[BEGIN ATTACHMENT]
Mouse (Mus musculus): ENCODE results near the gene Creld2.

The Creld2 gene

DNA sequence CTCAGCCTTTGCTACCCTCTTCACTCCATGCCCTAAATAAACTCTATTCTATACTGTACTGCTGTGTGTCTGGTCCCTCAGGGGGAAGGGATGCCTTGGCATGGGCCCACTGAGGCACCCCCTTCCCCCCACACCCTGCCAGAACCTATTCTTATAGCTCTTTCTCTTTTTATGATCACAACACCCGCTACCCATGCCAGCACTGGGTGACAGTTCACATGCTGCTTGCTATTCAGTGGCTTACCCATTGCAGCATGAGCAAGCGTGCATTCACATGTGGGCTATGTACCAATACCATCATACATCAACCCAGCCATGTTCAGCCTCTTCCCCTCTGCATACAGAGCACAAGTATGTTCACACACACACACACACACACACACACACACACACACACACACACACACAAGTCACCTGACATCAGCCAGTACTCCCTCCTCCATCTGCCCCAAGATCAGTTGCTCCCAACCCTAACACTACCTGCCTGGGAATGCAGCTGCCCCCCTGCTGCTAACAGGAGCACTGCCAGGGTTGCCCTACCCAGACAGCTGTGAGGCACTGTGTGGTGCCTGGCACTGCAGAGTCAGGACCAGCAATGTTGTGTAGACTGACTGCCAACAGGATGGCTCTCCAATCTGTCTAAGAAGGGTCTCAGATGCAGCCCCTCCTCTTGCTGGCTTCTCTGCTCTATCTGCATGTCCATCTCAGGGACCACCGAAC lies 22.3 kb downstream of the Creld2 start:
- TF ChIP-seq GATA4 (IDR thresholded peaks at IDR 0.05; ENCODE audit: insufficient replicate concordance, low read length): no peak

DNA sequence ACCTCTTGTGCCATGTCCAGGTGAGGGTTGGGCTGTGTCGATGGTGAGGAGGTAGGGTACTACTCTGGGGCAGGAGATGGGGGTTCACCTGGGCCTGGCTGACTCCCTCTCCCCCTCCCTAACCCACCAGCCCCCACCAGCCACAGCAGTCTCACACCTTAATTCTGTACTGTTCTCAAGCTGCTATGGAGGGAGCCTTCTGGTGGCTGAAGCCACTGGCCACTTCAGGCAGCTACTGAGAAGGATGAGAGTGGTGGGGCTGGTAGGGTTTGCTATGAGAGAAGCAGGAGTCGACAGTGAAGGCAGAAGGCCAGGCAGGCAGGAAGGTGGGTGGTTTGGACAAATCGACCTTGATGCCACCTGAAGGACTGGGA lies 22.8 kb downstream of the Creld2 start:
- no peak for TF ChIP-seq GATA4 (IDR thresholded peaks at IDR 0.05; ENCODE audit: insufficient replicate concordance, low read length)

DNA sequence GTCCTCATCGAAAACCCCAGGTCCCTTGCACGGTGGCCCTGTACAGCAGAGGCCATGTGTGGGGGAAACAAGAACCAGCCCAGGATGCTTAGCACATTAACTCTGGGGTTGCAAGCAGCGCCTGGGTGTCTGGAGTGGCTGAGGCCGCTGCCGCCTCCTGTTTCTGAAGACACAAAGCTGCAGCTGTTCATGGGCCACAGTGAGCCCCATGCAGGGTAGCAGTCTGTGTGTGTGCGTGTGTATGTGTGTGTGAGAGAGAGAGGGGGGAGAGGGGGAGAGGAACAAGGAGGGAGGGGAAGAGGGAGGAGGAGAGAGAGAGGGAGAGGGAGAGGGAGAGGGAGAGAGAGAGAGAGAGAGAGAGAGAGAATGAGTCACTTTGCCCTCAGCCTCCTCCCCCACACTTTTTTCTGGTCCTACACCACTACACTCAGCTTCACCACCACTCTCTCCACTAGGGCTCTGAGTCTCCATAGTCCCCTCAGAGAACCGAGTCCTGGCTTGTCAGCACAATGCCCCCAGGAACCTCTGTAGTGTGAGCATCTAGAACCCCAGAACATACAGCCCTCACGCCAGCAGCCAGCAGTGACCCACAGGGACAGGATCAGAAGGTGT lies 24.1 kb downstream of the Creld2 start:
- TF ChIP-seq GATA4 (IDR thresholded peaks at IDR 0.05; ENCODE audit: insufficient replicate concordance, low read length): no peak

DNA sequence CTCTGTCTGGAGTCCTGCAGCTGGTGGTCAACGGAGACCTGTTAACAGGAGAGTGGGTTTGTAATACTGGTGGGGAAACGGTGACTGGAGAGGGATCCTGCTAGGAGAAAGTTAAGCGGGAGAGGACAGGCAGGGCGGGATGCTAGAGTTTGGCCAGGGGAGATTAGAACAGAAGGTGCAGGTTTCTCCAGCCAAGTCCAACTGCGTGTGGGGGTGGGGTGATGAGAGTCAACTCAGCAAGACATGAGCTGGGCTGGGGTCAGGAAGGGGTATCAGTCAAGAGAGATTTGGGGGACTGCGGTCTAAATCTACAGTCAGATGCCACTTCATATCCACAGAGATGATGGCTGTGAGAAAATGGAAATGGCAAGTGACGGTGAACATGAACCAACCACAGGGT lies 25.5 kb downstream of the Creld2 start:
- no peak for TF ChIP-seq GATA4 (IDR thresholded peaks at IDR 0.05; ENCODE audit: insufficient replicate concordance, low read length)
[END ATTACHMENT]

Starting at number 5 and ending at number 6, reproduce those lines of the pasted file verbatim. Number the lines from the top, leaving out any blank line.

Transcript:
DNA sequence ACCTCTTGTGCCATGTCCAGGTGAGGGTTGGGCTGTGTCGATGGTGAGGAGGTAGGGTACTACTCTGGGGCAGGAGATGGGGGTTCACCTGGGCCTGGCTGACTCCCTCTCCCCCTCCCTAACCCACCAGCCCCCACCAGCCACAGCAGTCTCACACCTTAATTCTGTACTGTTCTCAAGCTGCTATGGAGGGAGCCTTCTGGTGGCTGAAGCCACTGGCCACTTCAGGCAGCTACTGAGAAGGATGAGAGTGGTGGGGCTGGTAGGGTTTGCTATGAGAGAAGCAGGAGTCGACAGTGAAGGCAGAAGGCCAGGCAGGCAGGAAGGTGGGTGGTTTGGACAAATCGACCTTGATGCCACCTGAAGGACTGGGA lies 22.8 kb downstream of the Creld2 start:
- no peak for TF ChIP-seq GATA4 (IDR thresholded peaks at IDR 0.05; ENCODE audit: insufficient replicate concordance, low read length)